Breastmilk may fight bacterial infections in babies: study

NEW YORK:  Breastmilk has protective sugars that could provide a one-two punch against deadly bacterial infections in babies, according to a study which may lead to new antimicrobial drugs.

            Researchers at Vanderbuilt University in the US found that some of the carbohydrates in human milk not only possess antibacterial properties of their own but also enhance the effectiveness of the antibacterial proteins also present.

            “This is the first example of generalised, antimicrobial activity on the part of the carbohydrates in human milk,” said Steven Townsend, assistant professor at the Vanderbilt University in the US.

            Group B Streptococcus (GBS) is a Gram-positive bacterial pathogen that is a common cause of neonatal sepsis and meningitis.

            “In most women, the group B strep that is present will not cause illness. But for newborn babies, a GBS infection often leads to sepsis or pneumonia, and in severe cases death, because they do not have fully developed defence mechanisms,” Townsend said.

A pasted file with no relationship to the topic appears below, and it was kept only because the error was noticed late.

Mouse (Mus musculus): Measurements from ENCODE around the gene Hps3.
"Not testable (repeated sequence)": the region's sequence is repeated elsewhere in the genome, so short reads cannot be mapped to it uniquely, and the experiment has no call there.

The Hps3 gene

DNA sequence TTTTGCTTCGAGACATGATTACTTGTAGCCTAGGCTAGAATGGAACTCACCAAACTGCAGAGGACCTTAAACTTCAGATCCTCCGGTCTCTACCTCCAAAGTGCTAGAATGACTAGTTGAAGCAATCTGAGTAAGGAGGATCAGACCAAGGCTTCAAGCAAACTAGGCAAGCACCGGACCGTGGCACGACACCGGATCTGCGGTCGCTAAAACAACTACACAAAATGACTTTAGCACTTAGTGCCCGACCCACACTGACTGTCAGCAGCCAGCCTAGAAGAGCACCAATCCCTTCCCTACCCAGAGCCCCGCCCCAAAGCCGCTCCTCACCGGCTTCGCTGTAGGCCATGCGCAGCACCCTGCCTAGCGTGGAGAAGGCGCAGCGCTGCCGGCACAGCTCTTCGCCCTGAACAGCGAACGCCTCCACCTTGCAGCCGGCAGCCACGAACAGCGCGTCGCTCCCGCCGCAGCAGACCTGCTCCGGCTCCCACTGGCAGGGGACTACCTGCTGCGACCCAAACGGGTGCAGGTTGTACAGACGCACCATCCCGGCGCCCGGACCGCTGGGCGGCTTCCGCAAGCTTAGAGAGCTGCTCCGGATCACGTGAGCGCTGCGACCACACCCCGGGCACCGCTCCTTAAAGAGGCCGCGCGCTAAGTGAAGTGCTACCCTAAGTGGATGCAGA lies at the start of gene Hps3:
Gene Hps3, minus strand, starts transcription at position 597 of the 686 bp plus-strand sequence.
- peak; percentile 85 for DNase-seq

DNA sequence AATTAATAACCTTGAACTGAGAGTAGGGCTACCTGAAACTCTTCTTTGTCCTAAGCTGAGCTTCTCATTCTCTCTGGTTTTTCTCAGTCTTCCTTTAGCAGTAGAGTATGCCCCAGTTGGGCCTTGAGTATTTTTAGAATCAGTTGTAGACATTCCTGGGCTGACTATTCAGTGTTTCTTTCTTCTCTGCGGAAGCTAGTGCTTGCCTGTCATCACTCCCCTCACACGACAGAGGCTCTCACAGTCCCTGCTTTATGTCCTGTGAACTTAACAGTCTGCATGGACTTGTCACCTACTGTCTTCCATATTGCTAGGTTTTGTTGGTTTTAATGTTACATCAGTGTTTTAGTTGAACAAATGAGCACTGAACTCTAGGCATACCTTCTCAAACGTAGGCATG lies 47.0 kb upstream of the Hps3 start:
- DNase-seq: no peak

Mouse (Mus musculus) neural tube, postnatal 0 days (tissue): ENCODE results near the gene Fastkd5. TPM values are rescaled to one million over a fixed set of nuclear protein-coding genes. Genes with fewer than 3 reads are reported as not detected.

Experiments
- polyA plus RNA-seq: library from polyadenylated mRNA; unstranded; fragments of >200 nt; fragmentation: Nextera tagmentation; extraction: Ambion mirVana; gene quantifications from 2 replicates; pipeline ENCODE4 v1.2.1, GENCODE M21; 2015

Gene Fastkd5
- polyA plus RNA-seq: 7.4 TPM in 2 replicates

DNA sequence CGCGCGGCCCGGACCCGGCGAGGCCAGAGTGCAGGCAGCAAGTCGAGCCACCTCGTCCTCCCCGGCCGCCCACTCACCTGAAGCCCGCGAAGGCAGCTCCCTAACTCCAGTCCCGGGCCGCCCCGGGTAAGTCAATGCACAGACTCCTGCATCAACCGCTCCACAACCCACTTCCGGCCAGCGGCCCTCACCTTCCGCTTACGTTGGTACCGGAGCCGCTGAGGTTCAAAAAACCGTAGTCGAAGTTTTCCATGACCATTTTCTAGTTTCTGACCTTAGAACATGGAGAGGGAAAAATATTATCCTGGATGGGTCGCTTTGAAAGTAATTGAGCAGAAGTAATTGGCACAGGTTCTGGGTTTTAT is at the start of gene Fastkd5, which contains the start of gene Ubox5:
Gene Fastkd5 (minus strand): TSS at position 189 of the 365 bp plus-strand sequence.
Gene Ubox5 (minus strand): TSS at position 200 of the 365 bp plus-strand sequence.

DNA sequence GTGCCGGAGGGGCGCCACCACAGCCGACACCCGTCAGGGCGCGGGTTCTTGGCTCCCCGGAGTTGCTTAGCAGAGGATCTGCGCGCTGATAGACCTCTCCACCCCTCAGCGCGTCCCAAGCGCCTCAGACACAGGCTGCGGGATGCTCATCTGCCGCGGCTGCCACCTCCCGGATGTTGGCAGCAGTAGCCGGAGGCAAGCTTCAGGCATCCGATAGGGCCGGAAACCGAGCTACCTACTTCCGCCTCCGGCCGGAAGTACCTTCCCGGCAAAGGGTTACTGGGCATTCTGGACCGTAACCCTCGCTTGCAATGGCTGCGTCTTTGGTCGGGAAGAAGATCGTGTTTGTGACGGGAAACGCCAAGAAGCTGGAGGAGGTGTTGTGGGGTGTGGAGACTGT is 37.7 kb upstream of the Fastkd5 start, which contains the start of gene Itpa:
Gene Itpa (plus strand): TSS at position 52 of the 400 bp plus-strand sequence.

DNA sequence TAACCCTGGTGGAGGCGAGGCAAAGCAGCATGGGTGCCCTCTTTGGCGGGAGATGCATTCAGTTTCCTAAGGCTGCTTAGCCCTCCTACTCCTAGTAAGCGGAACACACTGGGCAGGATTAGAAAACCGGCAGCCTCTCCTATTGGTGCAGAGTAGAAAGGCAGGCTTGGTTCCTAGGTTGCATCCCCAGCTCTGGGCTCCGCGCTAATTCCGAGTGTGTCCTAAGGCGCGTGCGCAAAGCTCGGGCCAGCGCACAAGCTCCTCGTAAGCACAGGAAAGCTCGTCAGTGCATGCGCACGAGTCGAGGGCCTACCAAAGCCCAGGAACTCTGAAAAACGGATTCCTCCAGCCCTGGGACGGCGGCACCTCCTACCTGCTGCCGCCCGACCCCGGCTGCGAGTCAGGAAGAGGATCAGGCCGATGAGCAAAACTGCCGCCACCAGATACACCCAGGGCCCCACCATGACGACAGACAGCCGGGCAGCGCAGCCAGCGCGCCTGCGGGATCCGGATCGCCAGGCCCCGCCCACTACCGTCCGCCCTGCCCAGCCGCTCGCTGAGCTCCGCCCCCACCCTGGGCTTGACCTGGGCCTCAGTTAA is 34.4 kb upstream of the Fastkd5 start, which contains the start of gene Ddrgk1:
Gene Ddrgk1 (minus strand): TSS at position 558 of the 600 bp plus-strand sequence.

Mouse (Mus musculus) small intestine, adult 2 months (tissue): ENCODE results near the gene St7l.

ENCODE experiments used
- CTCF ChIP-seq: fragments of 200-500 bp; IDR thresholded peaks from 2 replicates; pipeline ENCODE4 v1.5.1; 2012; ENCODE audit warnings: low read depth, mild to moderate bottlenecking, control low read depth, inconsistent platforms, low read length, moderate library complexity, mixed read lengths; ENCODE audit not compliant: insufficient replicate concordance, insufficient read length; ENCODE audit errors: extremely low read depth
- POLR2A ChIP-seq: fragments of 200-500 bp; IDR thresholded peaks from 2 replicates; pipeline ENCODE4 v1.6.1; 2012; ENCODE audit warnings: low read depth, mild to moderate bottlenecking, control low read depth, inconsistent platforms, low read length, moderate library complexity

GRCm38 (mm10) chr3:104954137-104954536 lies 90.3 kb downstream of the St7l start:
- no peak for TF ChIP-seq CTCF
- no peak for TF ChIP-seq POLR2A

Researchers, instead of searching for proteins in human milk with antimicrobial properties, looked at the sugars. They collected human milk carbohydrates, also called oligosaccharides, from a number of different donor samples and profiled them.

            The team then added the compounds to strep cultures and observed the result under the microscope.

            This showed that not only do some of these oligosaccharides kill the bacteria directly but some also physically break down the biofilms that the bacteria form to protect themselves.

            Researchers found that the sugars from one sample nearly killed an entire strep colony. In another sample, the sugars were moderately effective while the remaining three samples exhibited a lower level of activity.

            In a follow-up study, they are testing more than two dozen additional samples.

            So far, two broke down the bacterial biofilms and killed the bacteria, four broke down the biofilms but did not kill the bacteria and two killed the bacteria without breaking down the biofilms, researchers said.

            “Our results show that these sugars have a one-two punch. First, they sensitise the target bacteria and then they kill them. Biologist sometimes call this ‘synthetic lethality’ and there is a major push to develop new antimicrobial drugs with this capability,” said Townsend.

            The study wad published in the journal ACS Infectious Diseases. (AGENCIES)


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